Bonnie Casamassima opens up a conversation on the science of how our homes, workplaces, and play places impact our quality of life. The field is called Environmental Psychology within Interior Design- the science of how places impact our psychological and biological wellbeing!
VIEW SIMILAR PRESENTATIONS
Interior Design in Florence
BY JURI FAVILLI
@ VOL 1
ON MAR 02, 2012
In this presentation, Juri Favilli covers an architectural renovation project for a flat in the middle of Florence's old town. The concept was to have new living areas in which most of the home's functions were placed in the walls. You end up with a living space with almost no furniture, which answered the client's request of wanting an "ordered home." (in Italian)
Putting the Fun into Funky Spaces
BY HUNK DESIGN
@ VOL 116
ON JUL 30, 2014
HUNK Design duo Bart Cardinaal and Nadine Roos come from Rotterdam, Netherlands and here they show off some of their radical interior and exterior design work. From funky interior redesigns and remodels, to outdoor patterned park spaces using artificial grass, HUNK is changing the way people use and interact with space.
"Presentation of the Day" on September 12, 2014.
Testing Rebar’s PARK[ing] Day initiative at DJCAD Dundee
BY ANDY MILLIGAN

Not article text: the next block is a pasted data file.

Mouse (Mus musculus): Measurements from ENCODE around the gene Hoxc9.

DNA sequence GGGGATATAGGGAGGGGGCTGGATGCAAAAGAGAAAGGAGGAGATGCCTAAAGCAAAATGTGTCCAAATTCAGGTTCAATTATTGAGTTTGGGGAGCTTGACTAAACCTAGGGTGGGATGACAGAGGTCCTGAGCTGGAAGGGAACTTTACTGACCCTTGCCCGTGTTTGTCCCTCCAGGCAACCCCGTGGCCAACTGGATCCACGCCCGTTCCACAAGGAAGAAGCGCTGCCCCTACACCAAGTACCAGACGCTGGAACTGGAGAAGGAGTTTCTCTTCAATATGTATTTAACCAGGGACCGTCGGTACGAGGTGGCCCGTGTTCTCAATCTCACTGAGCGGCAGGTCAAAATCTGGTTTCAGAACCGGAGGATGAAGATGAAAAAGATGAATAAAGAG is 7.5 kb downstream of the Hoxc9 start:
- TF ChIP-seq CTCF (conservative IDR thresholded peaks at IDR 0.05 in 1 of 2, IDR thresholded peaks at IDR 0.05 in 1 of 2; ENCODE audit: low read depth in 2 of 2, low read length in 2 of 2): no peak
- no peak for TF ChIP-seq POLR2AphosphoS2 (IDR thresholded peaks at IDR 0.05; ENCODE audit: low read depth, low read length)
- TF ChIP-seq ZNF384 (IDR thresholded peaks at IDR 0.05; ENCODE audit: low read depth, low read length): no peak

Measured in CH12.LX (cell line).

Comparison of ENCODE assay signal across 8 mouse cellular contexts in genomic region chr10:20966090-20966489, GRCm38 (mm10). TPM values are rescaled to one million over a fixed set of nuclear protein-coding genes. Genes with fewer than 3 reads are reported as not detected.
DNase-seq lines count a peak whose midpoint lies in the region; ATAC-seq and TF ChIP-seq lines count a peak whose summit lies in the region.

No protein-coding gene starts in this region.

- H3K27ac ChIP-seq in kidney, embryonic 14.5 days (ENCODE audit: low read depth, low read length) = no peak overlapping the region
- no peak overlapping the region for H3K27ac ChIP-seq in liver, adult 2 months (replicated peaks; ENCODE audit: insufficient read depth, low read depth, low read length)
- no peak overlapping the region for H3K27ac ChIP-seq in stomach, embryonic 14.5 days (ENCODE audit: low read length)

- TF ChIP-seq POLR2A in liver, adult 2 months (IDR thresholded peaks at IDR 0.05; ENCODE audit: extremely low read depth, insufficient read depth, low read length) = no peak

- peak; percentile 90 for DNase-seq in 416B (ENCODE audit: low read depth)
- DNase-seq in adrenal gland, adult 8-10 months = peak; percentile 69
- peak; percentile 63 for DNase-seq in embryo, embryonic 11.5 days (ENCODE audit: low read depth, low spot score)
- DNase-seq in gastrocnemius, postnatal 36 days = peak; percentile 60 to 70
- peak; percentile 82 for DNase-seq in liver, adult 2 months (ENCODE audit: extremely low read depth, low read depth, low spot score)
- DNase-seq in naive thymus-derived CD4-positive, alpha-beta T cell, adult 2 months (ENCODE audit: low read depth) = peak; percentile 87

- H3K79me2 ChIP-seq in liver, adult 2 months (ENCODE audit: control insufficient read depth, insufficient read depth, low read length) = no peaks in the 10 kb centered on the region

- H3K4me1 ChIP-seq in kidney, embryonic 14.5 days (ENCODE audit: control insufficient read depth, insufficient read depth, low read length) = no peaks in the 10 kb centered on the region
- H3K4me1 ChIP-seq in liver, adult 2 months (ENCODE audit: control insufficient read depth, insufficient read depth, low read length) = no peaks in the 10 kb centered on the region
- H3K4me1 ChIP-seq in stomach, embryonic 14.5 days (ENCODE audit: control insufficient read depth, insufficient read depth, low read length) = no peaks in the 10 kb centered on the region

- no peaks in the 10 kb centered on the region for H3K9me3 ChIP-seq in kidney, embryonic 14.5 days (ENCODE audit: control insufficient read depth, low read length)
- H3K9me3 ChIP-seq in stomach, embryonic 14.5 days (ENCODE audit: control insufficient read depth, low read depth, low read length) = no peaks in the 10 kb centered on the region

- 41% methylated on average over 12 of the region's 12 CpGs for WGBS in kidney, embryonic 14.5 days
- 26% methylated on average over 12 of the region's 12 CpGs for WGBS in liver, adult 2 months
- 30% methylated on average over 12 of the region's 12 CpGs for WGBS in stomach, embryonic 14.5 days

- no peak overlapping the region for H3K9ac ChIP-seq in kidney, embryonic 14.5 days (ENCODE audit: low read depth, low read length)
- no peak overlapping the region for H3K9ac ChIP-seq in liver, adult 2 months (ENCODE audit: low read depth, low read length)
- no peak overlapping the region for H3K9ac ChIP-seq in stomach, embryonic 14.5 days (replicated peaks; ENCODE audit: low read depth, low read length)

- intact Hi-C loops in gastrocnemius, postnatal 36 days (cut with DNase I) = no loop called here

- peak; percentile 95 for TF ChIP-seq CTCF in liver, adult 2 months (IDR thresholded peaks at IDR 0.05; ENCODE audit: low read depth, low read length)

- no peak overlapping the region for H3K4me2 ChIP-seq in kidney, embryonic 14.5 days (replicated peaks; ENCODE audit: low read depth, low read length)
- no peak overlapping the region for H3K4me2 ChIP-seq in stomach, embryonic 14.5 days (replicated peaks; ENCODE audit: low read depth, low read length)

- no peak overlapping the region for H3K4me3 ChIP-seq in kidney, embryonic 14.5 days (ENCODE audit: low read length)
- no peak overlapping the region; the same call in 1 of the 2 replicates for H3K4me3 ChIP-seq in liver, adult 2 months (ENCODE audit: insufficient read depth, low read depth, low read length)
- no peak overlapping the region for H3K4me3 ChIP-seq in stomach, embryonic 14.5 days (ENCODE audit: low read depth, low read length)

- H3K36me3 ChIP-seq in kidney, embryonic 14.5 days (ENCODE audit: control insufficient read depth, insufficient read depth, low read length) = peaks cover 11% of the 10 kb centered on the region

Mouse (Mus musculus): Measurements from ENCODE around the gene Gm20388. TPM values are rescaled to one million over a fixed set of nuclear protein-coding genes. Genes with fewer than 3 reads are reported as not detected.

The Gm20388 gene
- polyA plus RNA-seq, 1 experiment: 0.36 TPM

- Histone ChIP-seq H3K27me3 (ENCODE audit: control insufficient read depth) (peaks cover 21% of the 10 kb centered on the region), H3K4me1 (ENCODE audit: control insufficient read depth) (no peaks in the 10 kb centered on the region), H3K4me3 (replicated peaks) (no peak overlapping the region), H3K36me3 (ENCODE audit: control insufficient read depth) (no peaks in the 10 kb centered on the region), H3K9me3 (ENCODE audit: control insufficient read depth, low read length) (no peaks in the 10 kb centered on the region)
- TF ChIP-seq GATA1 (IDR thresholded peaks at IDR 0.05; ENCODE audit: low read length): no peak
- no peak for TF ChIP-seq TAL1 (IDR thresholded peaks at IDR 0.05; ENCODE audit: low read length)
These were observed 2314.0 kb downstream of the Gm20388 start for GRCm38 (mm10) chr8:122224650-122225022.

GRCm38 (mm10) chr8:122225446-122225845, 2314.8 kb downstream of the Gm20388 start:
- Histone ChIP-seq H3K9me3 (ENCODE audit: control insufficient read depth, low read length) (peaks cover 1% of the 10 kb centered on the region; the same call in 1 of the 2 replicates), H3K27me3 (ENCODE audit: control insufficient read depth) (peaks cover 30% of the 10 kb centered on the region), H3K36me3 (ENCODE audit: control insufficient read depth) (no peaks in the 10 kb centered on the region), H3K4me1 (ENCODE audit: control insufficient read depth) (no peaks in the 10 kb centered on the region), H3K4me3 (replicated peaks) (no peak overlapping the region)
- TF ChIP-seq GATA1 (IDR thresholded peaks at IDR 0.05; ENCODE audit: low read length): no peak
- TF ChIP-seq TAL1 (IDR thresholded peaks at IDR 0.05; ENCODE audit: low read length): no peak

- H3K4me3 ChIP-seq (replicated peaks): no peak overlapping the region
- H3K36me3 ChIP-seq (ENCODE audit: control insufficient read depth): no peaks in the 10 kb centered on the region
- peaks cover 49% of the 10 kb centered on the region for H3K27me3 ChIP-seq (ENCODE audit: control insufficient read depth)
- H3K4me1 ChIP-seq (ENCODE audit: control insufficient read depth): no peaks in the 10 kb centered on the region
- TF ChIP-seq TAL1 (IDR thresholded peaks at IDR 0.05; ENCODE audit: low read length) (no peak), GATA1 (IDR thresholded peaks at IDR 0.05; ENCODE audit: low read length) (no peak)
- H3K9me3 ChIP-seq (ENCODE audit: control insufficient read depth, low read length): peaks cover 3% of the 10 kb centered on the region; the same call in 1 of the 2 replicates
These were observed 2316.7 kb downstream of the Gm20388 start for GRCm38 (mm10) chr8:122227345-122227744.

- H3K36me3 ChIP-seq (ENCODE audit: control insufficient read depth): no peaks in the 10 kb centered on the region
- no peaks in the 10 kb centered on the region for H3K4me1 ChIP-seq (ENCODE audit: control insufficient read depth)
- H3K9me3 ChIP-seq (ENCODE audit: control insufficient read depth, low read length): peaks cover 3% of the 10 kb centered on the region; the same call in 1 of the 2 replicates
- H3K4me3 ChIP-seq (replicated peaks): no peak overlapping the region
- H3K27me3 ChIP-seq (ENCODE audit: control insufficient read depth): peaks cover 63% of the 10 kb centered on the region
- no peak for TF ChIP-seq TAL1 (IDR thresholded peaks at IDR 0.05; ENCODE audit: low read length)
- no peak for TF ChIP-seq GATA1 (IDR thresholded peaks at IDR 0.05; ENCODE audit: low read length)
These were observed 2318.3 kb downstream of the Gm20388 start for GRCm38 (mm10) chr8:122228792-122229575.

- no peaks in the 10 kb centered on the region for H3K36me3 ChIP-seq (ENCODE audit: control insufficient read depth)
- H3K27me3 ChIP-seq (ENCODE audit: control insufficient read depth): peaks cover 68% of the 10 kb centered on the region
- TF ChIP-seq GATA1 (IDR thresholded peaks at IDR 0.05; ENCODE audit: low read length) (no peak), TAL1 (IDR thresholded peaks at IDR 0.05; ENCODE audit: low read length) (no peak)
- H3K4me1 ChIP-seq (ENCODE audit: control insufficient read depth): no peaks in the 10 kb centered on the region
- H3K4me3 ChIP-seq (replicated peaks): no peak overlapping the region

@ VOL 28
ON JUL 06, 2016
Andy Milligan is a spatial researcher and educator at Duncan of Jordanstone College of Art & Design, Dundee. He leads the Interior Environmental Design programme, and, since 2013, has used Rebar’s improvisational PARK[ing] Day initiative as a platform to introduce design students to collective creative action and urban interventions at a local / global scale.
BY MOLLY VAN HART
@ VOL 29
ON OCT 24, 2016
Molly Van Hart wears many hats- from after school programme coordinator, to sex ed teacher to yoga instructor and now a project activator with Life in Vacant Spaces, an NGO that brokers public space for creative porjects. Molly explains how all her experiences are about making space for people to be creative, in all sense of the word.
BY JASON HARRISON
@ VOL 32
ON AUG 17, 2017
Jason Harrison examines the opposite of clutter and how space and objects affect us. Jason’s perspective is influenced by an unconventional career teaching in public schools, writing analysis for the CIA, and personal training in New York, Los Angeles, and Washington, D.C.